Michigan Content Standards nd Benchmarks
I. Historical Perspective
3. Analyzing and Interpreting the Past – H.S. #1
• Students will learn to interpret ideas as expressed through cartoons.
• Students will gain some knowledge as to the use of propaganda.
This is best done as a group activity. Students should be divided into groups
and each group should be given a cartoon, the following information page, and
copy of the Document
Analysis Worksheet. They should work together to answer the questions on
the worksheets. Each group may then present their conclusions to the entire
The Red Scare took place in the U.S. from 1919 until 1921. It was a result
of people’s fear that communism or Bolshevism would spread from Russia
though Europe and unto America’s shores. Americans, and the government,
also feared the spread of anarchism, which they associated with Bolshevism.
As a result, the government conducted numerous raids, the most famous being
the Palmer Raids, and arrested hundreds of people who were suspected of being
“Reds.” Many were abused by authorities and later deported.
The Red Scare fed directly off mass hysteria. This hysteria was fed in a variety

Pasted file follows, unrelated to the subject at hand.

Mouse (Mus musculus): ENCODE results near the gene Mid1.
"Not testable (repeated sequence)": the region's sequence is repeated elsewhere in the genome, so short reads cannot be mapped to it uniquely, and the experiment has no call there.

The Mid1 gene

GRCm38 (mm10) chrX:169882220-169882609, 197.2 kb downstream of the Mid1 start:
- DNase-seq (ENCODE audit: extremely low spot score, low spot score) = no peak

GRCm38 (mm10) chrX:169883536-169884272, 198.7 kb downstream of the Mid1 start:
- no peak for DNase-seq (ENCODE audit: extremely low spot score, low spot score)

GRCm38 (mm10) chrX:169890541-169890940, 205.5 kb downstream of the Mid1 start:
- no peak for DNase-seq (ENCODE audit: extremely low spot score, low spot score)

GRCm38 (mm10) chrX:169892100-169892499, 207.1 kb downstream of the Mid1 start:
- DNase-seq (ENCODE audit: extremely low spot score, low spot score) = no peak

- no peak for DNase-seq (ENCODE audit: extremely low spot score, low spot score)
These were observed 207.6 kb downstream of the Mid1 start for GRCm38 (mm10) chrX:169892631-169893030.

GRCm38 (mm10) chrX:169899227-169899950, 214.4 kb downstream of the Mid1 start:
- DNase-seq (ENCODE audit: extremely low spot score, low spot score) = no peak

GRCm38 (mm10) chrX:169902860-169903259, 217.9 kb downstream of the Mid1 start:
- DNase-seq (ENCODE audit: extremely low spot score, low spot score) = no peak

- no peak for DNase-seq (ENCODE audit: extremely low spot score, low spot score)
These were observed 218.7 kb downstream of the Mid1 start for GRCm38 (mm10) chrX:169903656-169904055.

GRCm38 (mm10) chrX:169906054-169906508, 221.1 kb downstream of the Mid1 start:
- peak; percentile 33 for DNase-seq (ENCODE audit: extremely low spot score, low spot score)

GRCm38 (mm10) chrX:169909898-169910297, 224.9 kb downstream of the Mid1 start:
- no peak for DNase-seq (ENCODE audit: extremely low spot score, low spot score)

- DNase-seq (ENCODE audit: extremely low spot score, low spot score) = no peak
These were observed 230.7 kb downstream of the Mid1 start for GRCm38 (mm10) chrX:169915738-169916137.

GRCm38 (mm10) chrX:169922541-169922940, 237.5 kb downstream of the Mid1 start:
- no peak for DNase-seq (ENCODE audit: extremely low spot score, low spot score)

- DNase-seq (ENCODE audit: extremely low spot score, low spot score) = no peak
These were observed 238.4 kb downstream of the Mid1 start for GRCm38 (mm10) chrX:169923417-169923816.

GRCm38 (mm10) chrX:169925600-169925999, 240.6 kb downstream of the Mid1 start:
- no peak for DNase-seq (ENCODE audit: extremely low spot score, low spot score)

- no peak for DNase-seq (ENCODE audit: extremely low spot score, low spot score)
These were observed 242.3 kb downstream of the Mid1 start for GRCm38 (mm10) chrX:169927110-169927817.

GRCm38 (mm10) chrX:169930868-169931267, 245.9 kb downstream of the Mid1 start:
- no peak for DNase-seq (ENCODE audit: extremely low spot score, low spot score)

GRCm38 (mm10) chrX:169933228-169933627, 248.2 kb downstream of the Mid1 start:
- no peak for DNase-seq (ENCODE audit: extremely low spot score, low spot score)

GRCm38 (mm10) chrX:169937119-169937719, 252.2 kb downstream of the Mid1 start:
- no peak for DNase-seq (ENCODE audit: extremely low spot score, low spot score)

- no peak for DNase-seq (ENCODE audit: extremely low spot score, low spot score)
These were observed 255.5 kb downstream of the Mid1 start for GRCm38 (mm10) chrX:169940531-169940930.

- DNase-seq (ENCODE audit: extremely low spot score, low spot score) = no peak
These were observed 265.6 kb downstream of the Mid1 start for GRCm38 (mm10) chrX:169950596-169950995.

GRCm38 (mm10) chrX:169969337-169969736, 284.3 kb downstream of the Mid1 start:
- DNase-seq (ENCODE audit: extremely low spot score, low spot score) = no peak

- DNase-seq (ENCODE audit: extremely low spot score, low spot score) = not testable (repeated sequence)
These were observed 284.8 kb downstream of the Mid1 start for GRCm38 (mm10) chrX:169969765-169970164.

of ways, including cartoons that appeared in magazines and newspapers throughout
the United States. These cartoons could be considered propaganda.
In this activity you will evaluate a political cartoon, complete the Document
Analysis Worksheet provided by your teacher, and answer the questions on the
worksheet below. As a final step you will make a judgment as to whether you
find your cartoon to be propaganda or not. Be prepared to defend your answer.
Depending on which cartoon you receive and what is depicted in it, you may not be able to answer all the questions. In that case simply skip that question and go to the next.
Definition of propaganda: Ideas, facts, or allegations spread
deliberately to further one’s cause or to damage an opposing cause.
Definition from: Merriam Webster’s Collegiate Dictionary, Tenth Edition
1. What is depicted in the cartoon?
2. Who are the major characters?
3. How is America portrayed in this cartoon?
4. How are Russia, the Bolsheviks, or anarchists portrayed?
5. What is the overall tone of the cartoon?
6. What do you think is the message the cartoonist is trying to get across?
7. Do you find the cartoon to be positive or negative towards the Soviets/anarchism?
8. Do you think this cartoon could be considered propaganda? Why or why not?